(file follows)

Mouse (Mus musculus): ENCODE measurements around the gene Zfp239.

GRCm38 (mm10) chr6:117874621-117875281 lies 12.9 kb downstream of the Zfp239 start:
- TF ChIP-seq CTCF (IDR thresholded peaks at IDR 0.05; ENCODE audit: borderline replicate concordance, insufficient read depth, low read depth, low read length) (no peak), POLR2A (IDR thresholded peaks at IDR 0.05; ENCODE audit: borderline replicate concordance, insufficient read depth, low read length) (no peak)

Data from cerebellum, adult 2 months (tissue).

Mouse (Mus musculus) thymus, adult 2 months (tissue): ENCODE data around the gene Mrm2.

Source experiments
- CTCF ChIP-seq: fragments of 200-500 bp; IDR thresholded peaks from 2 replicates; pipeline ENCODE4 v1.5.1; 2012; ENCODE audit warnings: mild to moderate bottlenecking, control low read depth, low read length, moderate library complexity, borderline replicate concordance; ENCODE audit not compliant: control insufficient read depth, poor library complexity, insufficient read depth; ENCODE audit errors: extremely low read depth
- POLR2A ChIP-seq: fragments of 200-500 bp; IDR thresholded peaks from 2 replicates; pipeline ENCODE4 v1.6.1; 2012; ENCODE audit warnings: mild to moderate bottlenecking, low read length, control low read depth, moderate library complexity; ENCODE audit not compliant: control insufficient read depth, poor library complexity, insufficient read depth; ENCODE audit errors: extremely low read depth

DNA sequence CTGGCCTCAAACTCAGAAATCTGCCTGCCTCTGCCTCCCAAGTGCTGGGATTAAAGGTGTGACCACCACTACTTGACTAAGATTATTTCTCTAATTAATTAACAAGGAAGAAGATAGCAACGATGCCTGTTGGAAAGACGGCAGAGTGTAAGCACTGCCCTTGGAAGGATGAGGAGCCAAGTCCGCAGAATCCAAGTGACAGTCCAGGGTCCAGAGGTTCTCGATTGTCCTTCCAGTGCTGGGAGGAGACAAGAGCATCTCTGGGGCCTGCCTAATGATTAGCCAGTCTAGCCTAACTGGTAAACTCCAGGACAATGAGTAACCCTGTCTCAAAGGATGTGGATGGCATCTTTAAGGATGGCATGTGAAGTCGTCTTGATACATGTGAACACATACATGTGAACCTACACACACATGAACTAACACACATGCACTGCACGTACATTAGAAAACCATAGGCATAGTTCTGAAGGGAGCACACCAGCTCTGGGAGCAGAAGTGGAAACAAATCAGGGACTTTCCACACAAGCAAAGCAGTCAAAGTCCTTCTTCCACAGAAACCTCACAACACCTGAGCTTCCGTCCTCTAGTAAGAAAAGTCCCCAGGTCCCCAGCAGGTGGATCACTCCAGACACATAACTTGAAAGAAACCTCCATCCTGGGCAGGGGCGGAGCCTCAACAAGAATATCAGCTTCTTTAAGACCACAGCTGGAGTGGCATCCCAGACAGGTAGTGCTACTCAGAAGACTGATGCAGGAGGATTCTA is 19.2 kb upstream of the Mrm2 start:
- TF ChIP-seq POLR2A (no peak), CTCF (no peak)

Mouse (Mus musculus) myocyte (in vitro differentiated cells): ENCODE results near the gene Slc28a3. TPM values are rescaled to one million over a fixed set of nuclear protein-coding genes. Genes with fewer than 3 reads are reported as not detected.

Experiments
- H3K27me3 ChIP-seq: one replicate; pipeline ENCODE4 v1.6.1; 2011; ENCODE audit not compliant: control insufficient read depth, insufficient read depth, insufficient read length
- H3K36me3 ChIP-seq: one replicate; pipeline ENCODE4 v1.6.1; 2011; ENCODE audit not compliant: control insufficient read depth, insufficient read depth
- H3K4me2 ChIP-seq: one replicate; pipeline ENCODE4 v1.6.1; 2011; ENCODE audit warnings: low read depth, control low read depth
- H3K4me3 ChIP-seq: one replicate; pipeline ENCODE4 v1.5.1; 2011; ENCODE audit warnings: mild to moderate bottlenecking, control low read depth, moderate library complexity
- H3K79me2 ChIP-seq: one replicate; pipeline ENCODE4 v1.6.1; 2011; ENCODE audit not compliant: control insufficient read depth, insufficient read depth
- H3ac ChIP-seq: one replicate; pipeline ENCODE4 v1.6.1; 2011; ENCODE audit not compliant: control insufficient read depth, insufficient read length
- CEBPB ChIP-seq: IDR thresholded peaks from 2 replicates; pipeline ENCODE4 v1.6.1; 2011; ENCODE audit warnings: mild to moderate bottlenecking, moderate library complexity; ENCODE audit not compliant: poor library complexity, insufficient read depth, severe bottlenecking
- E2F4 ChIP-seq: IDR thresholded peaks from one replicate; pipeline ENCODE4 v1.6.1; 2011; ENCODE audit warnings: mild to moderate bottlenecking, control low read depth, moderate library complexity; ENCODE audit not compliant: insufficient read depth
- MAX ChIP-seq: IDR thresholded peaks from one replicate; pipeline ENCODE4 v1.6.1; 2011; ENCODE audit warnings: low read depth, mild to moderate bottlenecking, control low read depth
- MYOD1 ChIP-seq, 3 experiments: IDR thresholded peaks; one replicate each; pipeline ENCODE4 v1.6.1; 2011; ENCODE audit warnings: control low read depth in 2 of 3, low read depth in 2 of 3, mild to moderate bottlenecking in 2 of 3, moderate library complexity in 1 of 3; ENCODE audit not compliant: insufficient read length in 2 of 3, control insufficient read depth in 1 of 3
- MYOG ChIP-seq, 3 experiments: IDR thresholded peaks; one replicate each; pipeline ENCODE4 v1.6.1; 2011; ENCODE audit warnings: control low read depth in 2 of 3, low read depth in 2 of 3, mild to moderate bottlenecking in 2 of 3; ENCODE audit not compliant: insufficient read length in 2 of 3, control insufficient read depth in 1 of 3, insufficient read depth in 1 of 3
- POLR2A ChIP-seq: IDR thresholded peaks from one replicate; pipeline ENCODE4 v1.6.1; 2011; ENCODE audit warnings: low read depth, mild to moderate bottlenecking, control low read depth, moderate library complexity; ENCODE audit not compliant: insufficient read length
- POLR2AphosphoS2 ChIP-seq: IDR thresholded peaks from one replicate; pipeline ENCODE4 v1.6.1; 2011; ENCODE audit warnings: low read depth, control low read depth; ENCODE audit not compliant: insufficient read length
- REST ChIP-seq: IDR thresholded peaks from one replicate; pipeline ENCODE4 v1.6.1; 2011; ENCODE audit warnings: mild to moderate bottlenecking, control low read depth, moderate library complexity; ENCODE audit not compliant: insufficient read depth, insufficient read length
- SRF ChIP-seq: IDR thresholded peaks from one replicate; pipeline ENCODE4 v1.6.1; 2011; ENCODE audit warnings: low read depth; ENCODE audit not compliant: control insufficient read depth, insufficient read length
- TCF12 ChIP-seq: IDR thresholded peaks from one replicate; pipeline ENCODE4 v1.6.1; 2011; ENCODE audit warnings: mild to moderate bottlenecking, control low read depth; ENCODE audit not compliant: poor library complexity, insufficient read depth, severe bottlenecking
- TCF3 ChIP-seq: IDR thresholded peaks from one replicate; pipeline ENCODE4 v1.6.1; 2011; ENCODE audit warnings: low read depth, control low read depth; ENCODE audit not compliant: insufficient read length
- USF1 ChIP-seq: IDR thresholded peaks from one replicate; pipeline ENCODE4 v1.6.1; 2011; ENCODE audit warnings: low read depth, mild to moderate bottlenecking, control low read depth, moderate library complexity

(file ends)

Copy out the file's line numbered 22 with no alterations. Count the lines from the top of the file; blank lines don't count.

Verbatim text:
- MYOD1 ChIP-seq, 3 experiments: IDR thresholded peaks; one replicate each; pipeline ENCODE4 v1.6.1; 2011; ENCODE audit warnings: control low read depth in 2 of 3, low read depth in 2 of 3, mild to moderate bottlenecking in 2 of 3, moderate library complexity in 1 of 3; ENCODE audit not compliant: insufficient read length in 2 of 3, control insufficient read depth in 1 of 3